When Jesus took this meal with his disciples, they were observing the Passover meal, the annual remembrance of how God had rescued them, redeemed them. A time to remember with grateful hearts how God brought them out of slavery into freedom, out of death and into life. During the Passover meal, there are four cups taken, each cup corresponding to a different promise from Exodus 6. The ESV Study Bible says the cup described here in Matthew 26 was “most likely the third of four cups at the Passover–the cup of blessing, or the cup of redemption–corresponding to God’s third promise is Ex 6:6.”

Say therefore to the people of Israel, ‘I am the LORD, and I will bring you out from under the burdens of the Egyptians, and I will deliver you from slavery to them, and I will redeem you with an outstretched arm and with great acts of judgment. (Exodus 6:6 ESV, emphasis mine)

This cup of redemption for us was a cup of agony for Him.

And he withdrew from them about a stone’s throw, and knelt down and prayed, saying, “Father, if you are willing, remove this cup from me. Nevertheless, not my will, but yours, be done.” And there appeared to him an angel from heaven, strengthening him. And being in an agony he prayed more earnestly; and his sweat became like great drops of blood falling down to the ground. (Luke 22:41-44 ESV, emphasis mine)

But He would take the agony in stripes across His back and nails pierced through His hands. He would take that cup so we could have the cup of redemption. He would redeem us with an outstretched arm. He would stretch out His arms on a wooden cross. He would be mocked and insulted. And darkness would eclipse the light.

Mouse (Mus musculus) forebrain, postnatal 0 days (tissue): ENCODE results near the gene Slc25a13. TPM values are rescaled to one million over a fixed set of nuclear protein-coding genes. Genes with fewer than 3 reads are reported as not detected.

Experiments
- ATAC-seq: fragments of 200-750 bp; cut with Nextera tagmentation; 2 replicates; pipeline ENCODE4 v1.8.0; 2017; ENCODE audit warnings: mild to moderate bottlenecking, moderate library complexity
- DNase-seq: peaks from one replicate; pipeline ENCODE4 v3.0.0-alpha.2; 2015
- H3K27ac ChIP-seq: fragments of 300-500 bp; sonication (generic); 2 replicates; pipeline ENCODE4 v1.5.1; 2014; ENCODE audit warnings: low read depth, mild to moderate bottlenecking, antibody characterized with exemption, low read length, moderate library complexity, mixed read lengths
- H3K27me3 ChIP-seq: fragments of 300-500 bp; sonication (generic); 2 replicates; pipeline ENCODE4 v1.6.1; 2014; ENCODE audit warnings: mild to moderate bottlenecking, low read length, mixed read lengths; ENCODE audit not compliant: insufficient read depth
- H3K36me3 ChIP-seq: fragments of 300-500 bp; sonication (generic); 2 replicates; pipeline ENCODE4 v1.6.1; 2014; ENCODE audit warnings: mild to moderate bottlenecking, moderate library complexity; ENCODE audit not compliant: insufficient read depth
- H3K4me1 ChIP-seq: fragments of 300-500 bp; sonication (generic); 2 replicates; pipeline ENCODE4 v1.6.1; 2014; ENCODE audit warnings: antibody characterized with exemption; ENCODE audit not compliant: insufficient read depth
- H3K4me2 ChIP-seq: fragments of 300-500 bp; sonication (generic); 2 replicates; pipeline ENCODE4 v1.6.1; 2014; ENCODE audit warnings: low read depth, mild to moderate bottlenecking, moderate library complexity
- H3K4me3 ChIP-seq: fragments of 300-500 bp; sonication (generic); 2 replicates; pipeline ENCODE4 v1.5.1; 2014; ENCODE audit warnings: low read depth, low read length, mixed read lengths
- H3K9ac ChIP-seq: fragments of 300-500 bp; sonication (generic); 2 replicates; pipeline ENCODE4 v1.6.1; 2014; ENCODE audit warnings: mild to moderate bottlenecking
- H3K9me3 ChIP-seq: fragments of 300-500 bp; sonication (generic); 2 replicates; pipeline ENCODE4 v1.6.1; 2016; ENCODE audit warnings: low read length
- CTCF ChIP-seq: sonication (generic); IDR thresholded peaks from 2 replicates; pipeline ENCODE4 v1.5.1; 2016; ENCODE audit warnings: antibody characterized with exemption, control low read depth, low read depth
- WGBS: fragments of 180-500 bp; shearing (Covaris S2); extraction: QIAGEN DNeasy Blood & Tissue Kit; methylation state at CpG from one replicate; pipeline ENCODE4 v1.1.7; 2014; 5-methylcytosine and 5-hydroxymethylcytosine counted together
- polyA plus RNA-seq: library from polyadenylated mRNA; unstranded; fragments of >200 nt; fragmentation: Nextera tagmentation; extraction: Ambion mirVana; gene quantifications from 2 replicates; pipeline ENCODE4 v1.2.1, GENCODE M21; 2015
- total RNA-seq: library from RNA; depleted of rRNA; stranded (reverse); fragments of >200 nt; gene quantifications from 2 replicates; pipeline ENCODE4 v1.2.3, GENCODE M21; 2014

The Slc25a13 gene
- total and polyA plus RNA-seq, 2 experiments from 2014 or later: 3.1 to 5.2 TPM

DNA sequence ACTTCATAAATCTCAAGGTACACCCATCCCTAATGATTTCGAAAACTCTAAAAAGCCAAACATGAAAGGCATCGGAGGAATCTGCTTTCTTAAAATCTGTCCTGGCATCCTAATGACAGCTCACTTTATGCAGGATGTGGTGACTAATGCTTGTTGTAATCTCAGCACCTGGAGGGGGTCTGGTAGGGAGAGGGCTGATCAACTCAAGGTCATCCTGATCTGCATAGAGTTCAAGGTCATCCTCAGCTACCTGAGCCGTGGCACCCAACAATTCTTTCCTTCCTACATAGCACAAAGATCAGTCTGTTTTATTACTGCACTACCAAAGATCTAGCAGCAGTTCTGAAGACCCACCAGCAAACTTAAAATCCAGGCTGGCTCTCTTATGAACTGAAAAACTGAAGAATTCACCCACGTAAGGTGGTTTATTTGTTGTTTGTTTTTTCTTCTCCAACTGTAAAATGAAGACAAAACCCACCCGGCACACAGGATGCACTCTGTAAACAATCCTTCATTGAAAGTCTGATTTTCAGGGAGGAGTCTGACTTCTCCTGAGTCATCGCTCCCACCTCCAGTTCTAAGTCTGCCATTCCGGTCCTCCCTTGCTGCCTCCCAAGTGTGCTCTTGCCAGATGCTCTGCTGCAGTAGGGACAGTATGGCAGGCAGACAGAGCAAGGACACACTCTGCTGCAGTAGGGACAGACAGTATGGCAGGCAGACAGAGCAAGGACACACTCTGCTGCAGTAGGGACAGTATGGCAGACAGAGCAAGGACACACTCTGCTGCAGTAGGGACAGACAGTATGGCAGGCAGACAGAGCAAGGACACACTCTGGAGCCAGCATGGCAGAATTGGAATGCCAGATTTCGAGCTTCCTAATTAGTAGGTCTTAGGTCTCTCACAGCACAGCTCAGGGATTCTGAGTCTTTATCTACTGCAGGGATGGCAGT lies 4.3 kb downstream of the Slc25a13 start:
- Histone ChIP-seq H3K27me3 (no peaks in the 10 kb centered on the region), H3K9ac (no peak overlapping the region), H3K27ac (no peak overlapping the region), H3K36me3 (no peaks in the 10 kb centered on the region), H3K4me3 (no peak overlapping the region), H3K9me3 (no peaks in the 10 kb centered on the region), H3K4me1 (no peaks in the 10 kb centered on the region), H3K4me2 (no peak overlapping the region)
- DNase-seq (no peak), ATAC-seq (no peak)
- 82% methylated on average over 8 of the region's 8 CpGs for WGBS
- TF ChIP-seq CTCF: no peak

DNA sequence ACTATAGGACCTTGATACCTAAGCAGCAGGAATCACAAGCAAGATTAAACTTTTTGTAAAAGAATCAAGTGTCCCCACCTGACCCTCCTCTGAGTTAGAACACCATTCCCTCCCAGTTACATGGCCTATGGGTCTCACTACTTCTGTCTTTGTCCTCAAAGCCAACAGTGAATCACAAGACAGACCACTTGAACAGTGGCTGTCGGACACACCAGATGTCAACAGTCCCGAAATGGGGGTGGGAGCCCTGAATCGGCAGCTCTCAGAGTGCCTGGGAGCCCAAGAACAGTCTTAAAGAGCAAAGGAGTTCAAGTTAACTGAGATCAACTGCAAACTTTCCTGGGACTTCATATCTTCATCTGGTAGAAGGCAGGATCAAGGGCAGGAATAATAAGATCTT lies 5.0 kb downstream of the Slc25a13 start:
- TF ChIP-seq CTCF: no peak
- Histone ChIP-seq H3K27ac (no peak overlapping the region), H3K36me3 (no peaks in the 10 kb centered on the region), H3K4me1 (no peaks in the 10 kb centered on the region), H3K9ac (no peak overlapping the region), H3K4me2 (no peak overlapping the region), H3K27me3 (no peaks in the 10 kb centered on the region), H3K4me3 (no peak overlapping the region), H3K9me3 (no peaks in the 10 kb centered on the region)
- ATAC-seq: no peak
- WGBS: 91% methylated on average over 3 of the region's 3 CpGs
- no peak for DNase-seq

Our savior displayed on a criminal’s cross
Darkness rejoiced as though heaven had lost
But then Jesus arose with our freedom in hand
That’s when death was arrested and my life began

“Death was Arrested” by Northpoint Music

I remember hearing Louie Giglio teach a message years ago where he said the message of the gospel isn’t that Jesus made bad people good. The message of the gospel is that Jesus made dead people ALIVE.

The gospel is so much more than a self-help message. Without Christ, we weren’t bad. We weren’t unchurched. We didn’t need a little help. We were dead. And being dead is a huge problem. Dead people can’t do a single thing to help themselves. Not one thing. So the gospel begins with really bad news–all have sinned and can’t do a single thing to improve their standing with God.

But the gospel ends with great news! Though the gospel begins with people who are spiritually dead because of the penalty and the power of sin, through Jesus, the spiritually dead are raised to life. The gospel isn’t a message of how bad people become good; it’s the power by which dead people come to life. It’s not about Jesus making us better. The gospel is about our cold, dead hearts starting to beat again by the power of God.

Passion, the Bright Light of Glory by Louie Giglio

Tiny, white blossoms bursting forth. The scent of lemon zest. And dead hearts beating with life again.

The cup of agony became our cup of redemption.

The Lord is my chosen portion and my cup.